Submitted by Taps Coogan on the 4th of February 2017 to The Sounding Line.
The following graph illustrates the slowdown in US economic growth since the 2008 financial crisis and recession.
The US GDP growth rate has slowed from an average annual rate above 5% to an average rate below 3% in the years following the financial crisis. Despite record highs in financial asset prices, many fundamental economic indicators have shown little to no recovery since the recession. Labor participation, capacity utilization, industrial production and many other indicators are still lower than before the crisis (see a list here).
This disappointing economic recovery has taken place despite the largest monetary stimulus program in the history of the Federal Reserve: one that was co-ordinated with similar programs at nearly all major central banks around the world. These programs have aimed to lower interest rates and re-liquefy banks via quantitative easing programs (QE).
Central banks have purchased a cumulative $16.8 trillion dollars in financial assets equaling over 35% of global GDP.
The Fed has dramatically lowered its Fed Funds Rate since 2008 and with it other interest rates have fallen.
The Fed has similarly succeeded in injecting banks with massive amounts of liquidity, producing record reserves.
As a result of the Fed’s policies, interest rates are low, banks are recapitalized, and stock markets have rallied.
So why haven’t low interest rates produced underlying economic growth in line with historical averages?
Interest rates follow the same underlying supply and demand dynamics as other prices. Speaking in general terms:
When interest rates are falling it is a sign that demand for credit has fallen in relation to its supply. Falling rates mean that lenders are competing to lend to a shrinking pool of eligible borrowers. As the pool of eligible borrowers shrinks, lending slows, and so does credit creation. As credit creation slows so does the money supply and in turn inflation. Eventually interest rates become so low the lenders’ overhead costs exceed market interest rates. Below this point it is no longer profitable for lenders to lend. That reduces credit growth further and the negative cycle continues. All the while lenders’ (read banks) profits and revenues are reduced, threatening their stability and compounding problems further.
This is where the Fed steps in. To break the cycle of declining lending and declining inflation the Fed lowers its Fed Funds Rate. The Fed Funds Rate is one of the costs of lending for Banks. By lowering this cost, the Fed enables banks to resume profitably lending at lower rates than they otherwise would be able to do. Hopefully more borrowers will be credit worthy and more business plans viable at these artificially lower rates and credit growth will restart, ending the negative cycle.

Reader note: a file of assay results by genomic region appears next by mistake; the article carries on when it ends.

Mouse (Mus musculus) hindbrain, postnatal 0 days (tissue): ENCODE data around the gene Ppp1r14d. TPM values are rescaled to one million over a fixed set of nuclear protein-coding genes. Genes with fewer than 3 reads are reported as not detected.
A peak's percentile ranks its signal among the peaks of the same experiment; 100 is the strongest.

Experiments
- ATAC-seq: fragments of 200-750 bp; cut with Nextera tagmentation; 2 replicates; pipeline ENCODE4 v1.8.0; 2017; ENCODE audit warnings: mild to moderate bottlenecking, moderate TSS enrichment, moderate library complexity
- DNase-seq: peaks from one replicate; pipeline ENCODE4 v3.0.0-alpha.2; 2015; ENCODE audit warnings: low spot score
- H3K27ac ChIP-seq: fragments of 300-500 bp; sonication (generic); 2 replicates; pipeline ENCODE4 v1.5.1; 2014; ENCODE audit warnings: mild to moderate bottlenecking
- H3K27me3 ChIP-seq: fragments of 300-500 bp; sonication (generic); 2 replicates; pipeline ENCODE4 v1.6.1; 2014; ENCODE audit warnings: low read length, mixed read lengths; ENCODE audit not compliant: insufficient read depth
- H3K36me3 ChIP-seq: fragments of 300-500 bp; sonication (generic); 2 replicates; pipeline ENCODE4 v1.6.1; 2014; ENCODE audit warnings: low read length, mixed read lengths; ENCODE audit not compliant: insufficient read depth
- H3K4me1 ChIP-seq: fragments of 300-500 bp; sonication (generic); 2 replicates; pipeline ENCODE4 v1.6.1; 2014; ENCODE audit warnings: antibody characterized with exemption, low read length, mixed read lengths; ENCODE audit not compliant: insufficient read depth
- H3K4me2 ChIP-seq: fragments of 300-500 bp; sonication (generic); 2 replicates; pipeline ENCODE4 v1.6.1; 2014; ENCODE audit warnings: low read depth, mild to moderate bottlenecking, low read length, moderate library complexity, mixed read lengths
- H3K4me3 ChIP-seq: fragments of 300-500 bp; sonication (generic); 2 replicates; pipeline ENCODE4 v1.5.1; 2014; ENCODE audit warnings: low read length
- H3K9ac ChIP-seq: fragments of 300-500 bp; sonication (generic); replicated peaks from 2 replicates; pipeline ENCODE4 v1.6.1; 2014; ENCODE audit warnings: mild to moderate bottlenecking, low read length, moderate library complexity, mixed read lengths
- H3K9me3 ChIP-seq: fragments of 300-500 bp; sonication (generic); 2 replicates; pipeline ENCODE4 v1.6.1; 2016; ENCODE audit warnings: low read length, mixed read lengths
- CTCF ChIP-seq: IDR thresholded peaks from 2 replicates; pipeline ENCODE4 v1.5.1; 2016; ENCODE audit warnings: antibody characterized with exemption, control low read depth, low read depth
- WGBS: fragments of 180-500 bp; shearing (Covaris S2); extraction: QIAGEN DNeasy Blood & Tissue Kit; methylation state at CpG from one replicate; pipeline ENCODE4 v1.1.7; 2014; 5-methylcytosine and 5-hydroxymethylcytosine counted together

That’s the theory. Here is why it hasn’t worked:
It is important to separate the root cause driving the cycle of weakening demand for credit from the symptoms. Declining interest rates and inflation are the symptoms not the cause of the current economic slowdown. The Fed has attempted to treat the symptoms not the disease. Accordingly they have had little success. Credit worthy borrowers did not become seldom because interest rates rose too high, borrowers became seldom because the financial crisis exposed, and compounded, growing structural problems accumulating in the US economy. These problems have only worsened since the crisis. Fewer people are creditworthy and fewer opportunities for economically viable loans exist as result of these problems, even at lower rates, and so credit growth has remained slow despite low interest rates. The chart below shows that the ratio of loans and leases to bank deposits plummeted following the recession and remains very low today. Banks can’t lend if eligible borrowers don’t exist.
That brings us to the underlying problem: Practically speaking, the US has the highest corporate taxes IN THE ENTIRE WORLD (here). Large multinational companies don’t pay these rates, but small and medium sized companies do. These same small and medium sized companies have also been extremely disadvantaged by the increased cost of compliance associated with geometrically increasing quantities of regulations (here). Once again it is large companies who can afford the cost of compliance and thus gain a competitive advantage in increasingly regulated industries. As a result of over taxation and over regulation, the startup rate of new companies is the lowest on record and has fallen below the rate at which companies are closing. Disadvantaging small and medium sized companies undermines the US economy. They are the largest employers in country (here) and it is new companies, less than 5 years old, which account for all of the net job creation since 1992 (here).
The US economy needs dramatic structural reform: lower taxes and less regulation. The Fed cannot be blamed for wanting to help, but its attempts to manipulate asset markets and risk premiums have not only failed to produce real economic growth, they have created the exact kind of market imbalances that led to the last financial crisis. They have also distracted from the real problems.
For the first time since the last crisis, the US has political leadership that has articulated a strategy to cut taxes and regulation. Small wonder that strategy was so vehemently opposed by those whom have benefited from the overtaking of the US economy by large corporate and financial interests.